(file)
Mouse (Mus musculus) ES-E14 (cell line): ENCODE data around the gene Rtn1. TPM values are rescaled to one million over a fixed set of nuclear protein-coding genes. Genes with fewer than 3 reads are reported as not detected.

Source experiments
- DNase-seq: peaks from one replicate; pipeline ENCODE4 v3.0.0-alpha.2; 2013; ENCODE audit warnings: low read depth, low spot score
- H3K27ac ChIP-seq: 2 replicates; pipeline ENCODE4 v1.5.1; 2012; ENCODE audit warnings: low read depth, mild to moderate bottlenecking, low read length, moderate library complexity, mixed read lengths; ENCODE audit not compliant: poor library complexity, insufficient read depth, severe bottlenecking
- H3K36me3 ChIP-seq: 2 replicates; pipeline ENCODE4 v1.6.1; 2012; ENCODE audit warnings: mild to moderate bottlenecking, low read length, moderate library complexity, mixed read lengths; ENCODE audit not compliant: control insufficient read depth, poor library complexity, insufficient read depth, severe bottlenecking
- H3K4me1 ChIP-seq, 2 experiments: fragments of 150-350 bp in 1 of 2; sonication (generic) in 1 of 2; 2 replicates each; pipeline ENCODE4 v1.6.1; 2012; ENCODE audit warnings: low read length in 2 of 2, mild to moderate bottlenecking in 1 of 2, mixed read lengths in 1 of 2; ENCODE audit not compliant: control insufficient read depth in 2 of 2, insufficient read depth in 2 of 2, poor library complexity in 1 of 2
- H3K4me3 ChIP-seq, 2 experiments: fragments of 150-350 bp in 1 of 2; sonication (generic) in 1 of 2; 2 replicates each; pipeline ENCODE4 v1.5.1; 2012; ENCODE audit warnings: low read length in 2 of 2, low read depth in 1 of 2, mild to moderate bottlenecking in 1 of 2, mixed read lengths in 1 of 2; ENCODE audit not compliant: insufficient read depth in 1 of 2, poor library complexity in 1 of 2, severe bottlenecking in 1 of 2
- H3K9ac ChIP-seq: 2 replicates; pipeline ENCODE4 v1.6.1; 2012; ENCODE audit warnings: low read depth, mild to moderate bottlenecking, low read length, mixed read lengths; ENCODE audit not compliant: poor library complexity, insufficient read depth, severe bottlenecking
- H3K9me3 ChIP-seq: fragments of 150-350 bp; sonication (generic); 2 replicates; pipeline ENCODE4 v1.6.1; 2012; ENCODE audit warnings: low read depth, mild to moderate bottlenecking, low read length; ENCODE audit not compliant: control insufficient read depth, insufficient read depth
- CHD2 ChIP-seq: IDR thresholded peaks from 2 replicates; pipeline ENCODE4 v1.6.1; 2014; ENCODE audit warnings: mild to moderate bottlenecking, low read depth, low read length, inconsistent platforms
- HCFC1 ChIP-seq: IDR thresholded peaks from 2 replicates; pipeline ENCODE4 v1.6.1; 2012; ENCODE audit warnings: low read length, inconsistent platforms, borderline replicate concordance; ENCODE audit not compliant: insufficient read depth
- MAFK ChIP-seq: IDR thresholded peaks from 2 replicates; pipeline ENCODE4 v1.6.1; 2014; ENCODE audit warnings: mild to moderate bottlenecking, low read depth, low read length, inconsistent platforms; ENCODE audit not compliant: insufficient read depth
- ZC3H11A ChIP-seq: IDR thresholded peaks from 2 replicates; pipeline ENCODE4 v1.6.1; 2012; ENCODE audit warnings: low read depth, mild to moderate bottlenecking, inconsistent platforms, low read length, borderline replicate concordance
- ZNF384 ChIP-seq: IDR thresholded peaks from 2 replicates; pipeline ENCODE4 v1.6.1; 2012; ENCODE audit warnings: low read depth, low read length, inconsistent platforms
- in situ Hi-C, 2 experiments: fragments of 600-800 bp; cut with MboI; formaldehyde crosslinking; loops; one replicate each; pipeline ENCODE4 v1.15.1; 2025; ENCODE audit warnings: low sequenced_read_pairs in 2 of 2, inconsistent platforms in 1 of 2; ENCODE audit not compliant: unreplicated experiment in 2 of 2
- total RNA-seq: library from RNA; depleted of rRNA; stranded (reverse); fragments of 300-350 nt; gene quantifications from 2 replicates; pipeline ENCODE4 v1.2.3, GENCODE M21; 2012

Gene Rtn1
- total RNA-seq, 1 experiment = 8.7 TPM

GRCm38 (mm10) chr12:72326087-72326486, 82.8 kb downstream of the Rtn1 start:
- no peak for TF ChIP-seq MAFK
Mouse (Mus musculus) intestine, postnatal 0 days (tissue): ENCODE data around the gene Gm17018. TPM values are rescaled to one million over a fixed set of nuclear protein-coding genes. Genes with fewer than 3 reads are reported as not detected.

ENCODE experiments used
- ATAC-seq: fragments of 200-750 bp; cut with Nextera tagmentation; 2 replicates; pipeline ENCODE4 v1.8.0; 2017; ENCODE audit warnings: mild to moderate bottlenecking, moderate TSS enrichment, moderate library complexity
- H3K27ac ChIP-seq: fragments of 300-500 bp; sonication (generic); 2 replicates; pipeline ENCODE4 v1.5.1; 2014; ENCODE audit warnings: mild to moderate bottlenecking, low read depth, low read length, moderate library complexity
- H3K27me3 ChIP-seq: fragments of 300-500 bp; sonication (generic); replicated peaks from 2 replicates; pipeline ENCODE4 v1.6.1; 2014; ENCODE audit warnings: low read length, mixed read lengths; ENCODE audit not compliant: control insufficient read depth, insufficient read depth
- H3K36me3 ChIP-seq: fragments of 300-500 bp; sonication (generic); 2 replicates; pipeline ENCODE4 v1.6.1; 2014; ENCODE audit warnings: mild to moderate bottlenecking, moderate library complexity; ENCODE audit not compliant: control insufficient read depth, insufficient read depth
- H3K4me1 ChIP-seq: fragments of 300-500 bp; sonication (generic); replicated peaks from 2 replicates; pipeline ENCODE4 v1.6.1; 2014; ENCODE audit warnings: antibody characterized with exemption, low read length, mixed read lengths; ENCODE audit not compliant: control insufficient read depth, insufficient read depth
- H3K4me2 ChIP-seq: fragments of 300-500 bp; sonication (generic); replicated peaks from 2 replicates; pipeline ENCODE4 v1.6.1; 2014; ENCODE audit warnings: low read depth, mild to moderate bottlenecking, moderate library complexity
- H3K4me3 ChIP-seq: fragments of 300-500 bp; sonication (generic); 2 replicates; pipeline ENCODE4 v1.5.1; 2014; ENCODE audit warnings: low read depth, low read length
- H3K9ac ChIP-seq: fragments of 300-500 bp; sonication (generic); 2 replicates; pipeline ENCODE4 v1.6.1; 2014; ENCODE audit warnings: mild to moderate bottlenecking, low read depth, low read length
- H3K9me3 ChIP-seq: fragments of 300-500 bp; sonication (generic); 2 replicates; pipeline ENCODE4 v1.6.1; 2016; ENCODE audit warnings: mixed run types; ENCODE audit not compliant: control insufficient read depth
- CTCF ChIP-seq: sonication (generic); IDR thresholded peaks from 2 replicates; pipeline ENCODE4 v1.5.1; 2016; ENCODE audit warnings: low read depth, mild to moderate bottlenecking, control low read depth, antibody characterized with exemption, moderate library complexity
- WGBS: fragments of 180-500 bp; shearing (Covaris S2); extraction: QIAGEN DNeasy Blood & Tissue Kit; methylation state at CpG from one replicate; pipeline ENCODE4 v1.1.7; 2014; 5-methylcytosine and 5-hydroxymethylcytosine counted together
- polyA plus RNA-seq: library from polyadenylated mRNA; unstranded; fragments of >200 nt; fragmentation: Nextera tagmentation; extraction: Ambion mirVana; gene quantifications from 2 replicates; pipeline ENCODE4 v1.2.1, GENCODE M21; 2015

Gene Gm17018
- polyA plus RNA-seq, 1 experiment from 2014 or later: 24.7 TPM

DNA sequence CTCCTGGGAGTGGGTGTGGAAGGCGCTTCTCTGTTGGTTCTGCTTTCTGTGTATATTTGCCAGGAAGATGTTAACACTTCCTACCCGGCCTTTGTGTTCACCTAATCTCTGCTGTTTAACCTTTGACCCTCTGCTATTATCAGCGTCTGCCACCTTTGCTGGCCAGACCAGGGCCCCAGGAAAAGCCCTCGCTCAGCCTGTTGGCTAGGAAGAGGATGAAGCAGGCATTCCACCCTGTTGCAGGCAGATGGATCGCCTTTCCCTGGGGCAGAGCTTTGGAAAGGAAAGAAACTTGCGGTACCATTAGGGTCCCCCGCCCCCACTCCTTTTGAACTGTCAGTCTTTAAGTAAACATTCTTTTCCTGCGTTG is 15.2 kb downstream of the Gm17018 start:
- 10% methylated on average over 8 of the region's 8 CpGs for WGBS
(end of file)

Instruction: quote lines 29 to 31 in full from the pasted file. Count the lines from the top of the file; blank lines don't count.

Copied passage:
- H3K4me3 ChIP-seq: fragments of 300-500 bp; sonication (generic); 2 replicates; pipeline ENCODE4 v1.5.1; 2014; ENCODE audit warnings: low read depth, low read length
- H3K9ac ChIP-seq: fragments of 300-500 bp; sonication (generic); 2 replicates; pipeline ENCODE4 v1.6.1; 2014; ENCODE audit warnings: mild to moderate bottlenecking, low read depth, low read length
- H3K9me3 ChIP-seq: fragments of 300-500 bp; sonication (generic); 2 replicates; pipeline ENCODE4 v1.6.1; 2016; ENCODE audit warnings: mixed run types; ENCODE audit not compliant: control insufficient read depth